The USPTO proposed on August 20, 2015 amended rules applicable to trial practice for the three post grant proceedings known as IPR (inter partes review), PGR (post grant review) and CBM (covered business method), as well as derivation proceedings (which replaced the former interference practice). A comment period of 60 days was set and has now been extended until November 18, 2015.
This rules package focuses on the claim construction standard for AIA trials, new testimonial evidence submitted with the patent owner’s preliminary response, a Rule 11-type certification, and a word count for major briefing. This is in addition to prior ministerial rule changes and decisions clarifying that the scope of the analysis by a patent owner for a motion to amend the claims of a patent in response to a Petition for IPR is limited to the prior art known to the patent owner, and allowing 10 additional pages for a motion to amend, and 10 additional pages for a petitioner’s reply brief (the proposed rules revise this limit for the reply to 5,600 words).
With respect to the Broadest Reasonable Interpretation (“BRI”) standard, the USPTO will continue to use the BRI standard in post grant proceedings for unexpired patents. The USPTO recognized that a number of comments argued that the federal court standard used in the Phillips decision (Phillips v. AWH Corp., 415 F.3d 1303 (Fed. Cir. 2005)) was more appropriate. The Federal Circuit held in Phillips that the meaning of patent claims should be based on the meaning to one of ordinary skill in the art at the time of the claimed invention, in light of the specification and prosecution history. Such commenters argued in favor of the Phillips standard on the basis that an IPR proceeding is most analogous to an invalidity trial in Federal Court where the Phillips standard would apply. The USPTO agreed with the commenters who argued that the USPTO has an established history of using the BRI standard in reexamination, reissue and interference proceedings, and that the use of BRI served the public interest by reducing the possibility that claims as issued would be given a broader construction than appropriate.
However, the Phillips construction will be applied to those patents for which a viable opportunity to amend is not present. Such is the case for patents that will expire prior to the issuance of a final decision. The USPTO did not consider it a workable option to allow a patent owner to “opt-in” to the Phillips standard for unexpired patents because there would be inadequate time for the petitioner to amend the petition to address the changed standard, under current procedural timelines.
With respect to motions to amend, the USPTO explains in the response to comments that while a patent owner has the right to file a motion to amend, “37 CFR 42.121(a) and 42.122(a) require the patent owner to hold a conference call with the Office before the patent owner files a motion to amend. During that call, the judges provide technical guidance to the patent owner and the petitioner regarding the motion.” (See Response to Comment 6.) The USPTO further explained that once the patent owner demonstrates a prima facie case of patentability with respect to narrowed amended claims, the “burden of production” shifts to the petitioner. The USTPO identified the following PTAB opinions to assist patent owners regarding motions to amend:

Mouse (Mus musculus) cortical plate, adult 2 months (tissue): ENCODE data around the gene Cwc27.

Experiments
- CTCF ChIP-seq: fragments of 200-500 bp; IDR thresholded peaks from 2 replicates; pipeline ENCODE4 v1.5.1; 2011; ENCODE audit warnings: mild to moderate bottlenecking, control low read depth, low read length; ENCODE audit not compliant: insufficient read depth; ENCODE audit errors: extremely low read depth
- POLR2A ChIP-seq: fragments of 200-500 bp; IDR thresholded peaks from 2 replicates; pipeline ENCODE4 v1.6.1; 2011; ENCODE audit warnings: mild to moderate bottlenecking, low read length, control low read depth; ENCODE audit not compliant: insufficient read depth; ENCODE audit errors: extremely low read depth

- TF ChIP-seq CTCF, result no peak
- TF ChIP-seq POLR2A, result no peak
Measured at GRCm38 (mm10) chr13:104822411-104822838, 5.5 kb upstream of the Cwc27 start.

MasterImage, slip op. at 1–3); Idle Free Systems, Inc. v. Bergstrom, Inc., Case IPR2012-00027 (PTAB June 11, 2013) (Paper 26) (informative); Int’l Flavors & Fragrances Inc. v. United States of America, Case IPR2013-00124 (PTAB May 20, 2014) (Paper 12) (informative); Corning Optical Comms. RF, LLC v. PPC Broadband, Inc., Case IPR2014-00441 (PTAB Oct. 30, 2014) (Paper 19); Riverbed Tech., Inc. v. Silver Peak Systems, Inc., Case IPR2013-00403 (PTAB Dec. 30, 2014) (Paper 33); Reg Synthetic Fuels LLC v. Neste Oil OYJ, Case IPR2014-00192 (PTAB June 5, 2015) (Paper 48).
These opinions are available on the PTAB PRPS system at this link: http://www.uspto.gov/patents-application-process/appealing-patent-decisions/trials/patent-review-processing-system-prps-0 .
The specific proposed rule changes are summarized as follows:
42.11 – creates a duty of candor including potential sanctions against “any attorney, registered practitioner, law firm, patent agent, or party that violated the rule or is responsible for the violation. Absent exceptional circumstances, a law firm must be held jointly responsible for a violation committed by its partner, associate, or employee.”
42.24 – creates a maximum word count for petitions for IPRs (14,000), PGRs (18,700), CBMs (18,700), Derivation Proceedings (14,000), and Motions to Amend are limited to 25 pages, and other motions to 15 pages. The word counts for a preliminary response, and patent owner response, are the same as the word counts for the petition.
42.100 (IPR); 42.200 (PGR); 42.300 (CBM) – codifies BRI standard for construction of patents that will not expire before a final written decision.
42.107 (IPR); (42.207)(PGR) – amends procedures of patent owner’s preliminary response to allow supporting evidence such as expert declarations to be included. (A petitioner may seek leave to file a reply to a preliminary response if the response contains supporting evidence.)
The goal by the USPTO appears to be to “level the playing field” that some perceive as tilted in favor of the petitioner. Patent Owners’ ability to present detailed arguments to support their proposed claim amendments in response to an IPR has been significantly enhanced. Importantly, the PTAB is however maintaining its view that the appropriate claim construction standard for PTAB post grant proceedings is BRI which arguably favors petitioners.